NCA All-Star Kenzie May of Southwest Will Impress You
LINCOLN – During her senior season at Southwest High School in Bartley, 5-foot-9 Kenzie May racked up 460 kills, 18 solo blocks, 288 digs, and 31 ace serves in earning 2nd Team all Class D-1 honors – a pretty impressive feat.
May also played basketball, averaging five points and 3.5 rebounds a contest for Southwest and during the track season she was a state-meet qualifier for the high jump (where she finished third), the 400 and also the 1,600 relay and 3,200 relay – pretty impressive accomplishments.
May is wrapping up her high school career today at the Nebraska Coaches Association All-Star Match, scheduled for 7 p.m. at Lincoln North Star. The match will be televised on NET. Later this summer she will start school at Chadron State, where she will compete on scholarship in both track and volleyball – an impressive accomplishment.
“I was thinking that I maybe had a shot (at making the all-star team),” May said. “When we got the letter, it was actually my dad that saw it first. I honestly think he was more excited than I was. I just thought there was no way that they picked me. It was really exciting and I’m honored they thought highly of me.”
Overall, it’s easy to be impressed with May. Not only is she one of the state’s premier all-around athletes and volleyball players, but also she has a constant smile on her face, a magnetic and engaging personality and is the kind of person young athletes should look up to.
Secondary to all her athletic and personal achievements is the fact that she will be hard to miss when you watch the all-star match tonight. That’s because she will be wearing a blue prosthetic on her right arm. May was born without a right hand and forearm. It’s naturally the first thing you notice when you see May. But, just spend a few minutes with her and it quickly becomes the last thing you notice.
Just ask Chadron State volleyball coach Janel Baily. After watching film of May, Baily asked her to come to the school for a tryout so she could watch her in person so she could see if the Class D-1 standout’s ability was on par with higher-level players. The coach said it only took a few minutes of her being on the court to figure it out.
“That’s when it became apparent that I wanted her on the team,” Baily said of the tryout. “Obviously, she has some physical limitations, but who doesn’t have limitations?”
You can tell May has a love/hate relationship with her prosthetic. She loves the fact that it helps her play volleyball, but, she really hates having to wear it. She doesn’t use it for basketball, track or daily life – just volleyball.
That’s been the story her whole life. May said her parents use to make her wear a regular prosthetic to school as a child. She said the moment she got home, she took off her shoes and prosthetic and wouldn’t wear it again until it was time to go back to school.
Her parents finally gave up when she got to 4th grade and let her decide if she wanted to wear it or not.
However, once she got a few years older and became interested in playing volleyball, the coach and PE teacher at her school at that time had some bad news for her. He said if she was serious about playing volleyball, she had to wear the prosthetic to play.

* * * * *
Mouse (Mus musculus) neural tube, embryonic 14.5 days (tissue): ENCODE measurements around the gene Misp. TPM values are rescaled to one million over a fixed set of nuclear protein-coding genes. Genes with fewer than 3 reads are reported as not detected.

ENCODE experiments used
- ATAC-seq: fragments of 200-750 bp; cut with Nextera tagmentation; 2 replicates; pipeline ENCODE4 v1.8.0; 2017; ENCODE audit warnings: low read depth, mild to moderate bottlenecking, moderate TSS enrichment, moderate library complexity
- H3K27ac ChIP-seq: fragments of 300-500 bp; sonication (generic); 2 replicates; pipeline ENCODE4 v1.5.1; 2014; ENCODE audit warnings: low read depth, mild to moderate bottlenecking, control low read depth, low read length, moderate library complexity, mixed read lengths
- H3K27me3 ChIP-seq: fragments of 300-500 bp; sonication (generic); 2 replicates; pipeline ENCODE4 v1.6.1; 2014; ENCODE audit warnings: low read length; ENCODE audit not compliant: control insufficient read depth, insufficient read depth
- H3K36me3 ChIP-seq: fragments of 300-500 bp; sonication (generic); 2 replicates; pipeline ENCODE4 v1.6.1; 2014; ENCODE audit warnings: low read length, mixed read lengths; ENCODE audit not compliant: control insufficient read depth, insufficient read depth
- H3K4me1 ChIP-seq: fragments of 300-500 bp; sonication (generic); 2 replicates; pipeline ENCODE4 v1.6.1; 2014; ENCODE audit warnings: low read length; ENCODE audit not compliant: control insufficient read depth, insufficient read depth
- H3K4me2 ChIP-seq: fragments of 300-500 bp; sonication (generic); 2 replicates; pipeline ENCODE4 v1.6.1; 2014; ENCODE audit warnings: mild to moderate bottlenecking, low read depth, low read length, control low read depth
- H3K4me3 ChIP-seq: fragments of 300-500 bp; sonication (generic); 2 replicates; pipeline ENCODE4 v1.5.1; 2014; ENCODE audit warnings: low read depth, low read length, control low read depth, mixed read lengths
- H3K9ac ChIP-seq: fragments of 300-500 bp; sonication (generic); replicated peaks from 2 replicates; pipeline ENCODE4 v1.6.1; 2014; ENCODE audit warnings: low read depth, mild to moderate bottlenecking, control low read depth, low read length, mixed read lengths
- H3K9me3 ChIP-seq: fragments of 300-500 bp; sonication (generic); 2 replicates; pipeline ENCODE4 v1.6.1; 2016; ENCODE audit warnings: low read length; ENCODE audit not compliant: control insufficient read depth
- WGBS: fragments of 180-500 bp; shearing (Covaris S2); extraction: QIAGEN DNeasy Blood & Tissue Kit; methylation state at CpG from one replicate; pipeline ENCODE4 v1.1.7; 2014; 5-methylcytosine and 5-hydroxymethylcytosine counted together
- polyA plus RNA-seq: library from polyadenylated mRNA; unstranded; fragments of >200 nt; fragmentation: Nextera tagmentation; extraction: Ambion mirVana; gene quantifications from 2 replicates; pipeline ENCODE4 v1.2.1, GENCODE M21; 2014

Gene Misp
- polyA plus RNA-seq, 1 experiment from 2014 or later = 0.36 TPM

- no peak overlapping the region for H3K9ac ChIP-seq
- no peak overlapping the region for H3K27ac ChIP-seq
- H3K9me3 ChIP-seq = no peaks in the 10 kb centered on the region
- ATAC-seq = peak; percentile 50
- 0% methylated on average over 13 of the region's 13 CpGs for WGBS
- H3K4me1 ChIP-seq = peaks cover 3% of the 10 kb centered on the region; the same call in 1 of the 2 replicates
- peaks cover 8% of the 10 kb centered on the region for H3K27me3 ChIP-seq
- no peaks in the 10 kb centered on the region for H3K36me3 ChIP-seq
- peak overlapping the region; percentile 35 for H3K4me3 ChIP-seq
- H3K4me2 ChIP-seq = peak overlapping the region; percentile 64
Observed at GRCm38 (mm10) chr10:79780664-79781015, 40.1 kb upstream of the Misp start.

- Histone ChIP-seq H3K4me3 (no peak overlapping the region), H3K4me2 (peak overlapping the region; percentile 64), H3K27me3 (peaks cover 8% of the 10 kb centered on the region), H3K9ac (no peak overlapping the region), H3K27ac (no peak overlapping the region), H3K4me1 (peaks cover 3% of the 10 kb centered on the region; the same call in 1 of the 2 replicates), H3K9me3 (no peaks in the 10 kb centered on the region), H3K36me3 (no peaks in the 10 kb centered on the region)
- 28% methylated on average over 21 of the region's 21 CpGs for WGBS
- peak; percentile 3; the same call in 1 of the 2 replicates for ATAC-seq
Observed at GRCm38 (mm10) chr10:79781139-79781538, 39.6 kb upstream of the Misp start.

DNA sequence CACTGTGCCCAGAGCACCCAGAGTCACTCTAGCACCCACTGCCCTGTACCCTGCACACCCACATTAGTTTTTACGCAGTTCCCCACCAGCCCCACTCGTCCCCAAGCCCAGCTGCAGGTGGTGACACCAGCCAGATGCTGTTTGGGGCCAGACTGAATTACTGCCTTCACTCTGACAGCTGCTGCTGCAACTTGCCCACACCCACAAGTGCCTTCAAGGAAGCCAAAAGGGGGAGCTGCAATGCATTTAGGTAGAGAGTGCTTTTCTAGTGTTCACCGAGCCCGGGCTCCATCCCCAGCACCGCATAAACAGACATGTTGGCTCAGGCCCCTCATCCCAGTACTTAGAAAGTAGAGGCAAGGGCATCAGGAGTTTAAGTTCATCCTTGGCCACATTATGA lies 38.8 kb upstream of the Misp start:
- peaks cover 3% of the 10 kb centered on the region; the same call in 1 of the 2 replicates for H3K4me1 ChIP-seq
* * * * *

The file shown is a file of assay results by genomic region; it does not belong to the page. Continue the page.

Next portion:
“I was so mad that the coach said I needed to get one,” May said. “It took a little getting use to. I kind of learned as I went.”
Doctors at Shriner’s Hospital in Minneapolis helped her find the right prosthetic to use for volleyball and she hasn’t looked back since.
“She’s learned how to rise to adversity her whole life,” Baily said. “The best part of Kenzie’s personality is that she is a go-getter. She doesn’t want anyone taking it easy on her.”
“I know she’s only going to continue to get stronger and more explosive. I think the world is the limit for her.”
May said she also appreciated the way Baily recruited her.
“As far as my arm, she never pointed it out. She just looked at me based on what I can do, regardless if I had an arm or not,” she said.
During the past couple days of NCA All-Star practices and activities, May said she has been enjoying getting to know fellow volleyball players from across the state.
“At some point in practice, I do feel a little out of place. They are all amazing athletes. Just great athletes,” she said. “It has been awesome seeing all these people, but it’s been really different. I don’t usually play against people like that. It’s been really fun getting to know everyone.”
“It’s different because there’s this big ol’ block in front of me that I’m not used to.”
One thing May said she is used to is incredible community support from her hometown of Indianola and the surrounding towns that make up Southwest High School. She said her whole life, people have never done anything but encourage her and support her.
May said she knows most athletes feel that way, but with her seemingly typical spunky and fighter mentality, she was adamant about one thing.
“Everyone you talk to says that they have the best community support, but they’re all liars,” she said with a laugh. “Ours is the best. We have a really good following in our community, especially for volleyball. Without all the support of my family, friends and community I don’t think I would have done as well as I have.”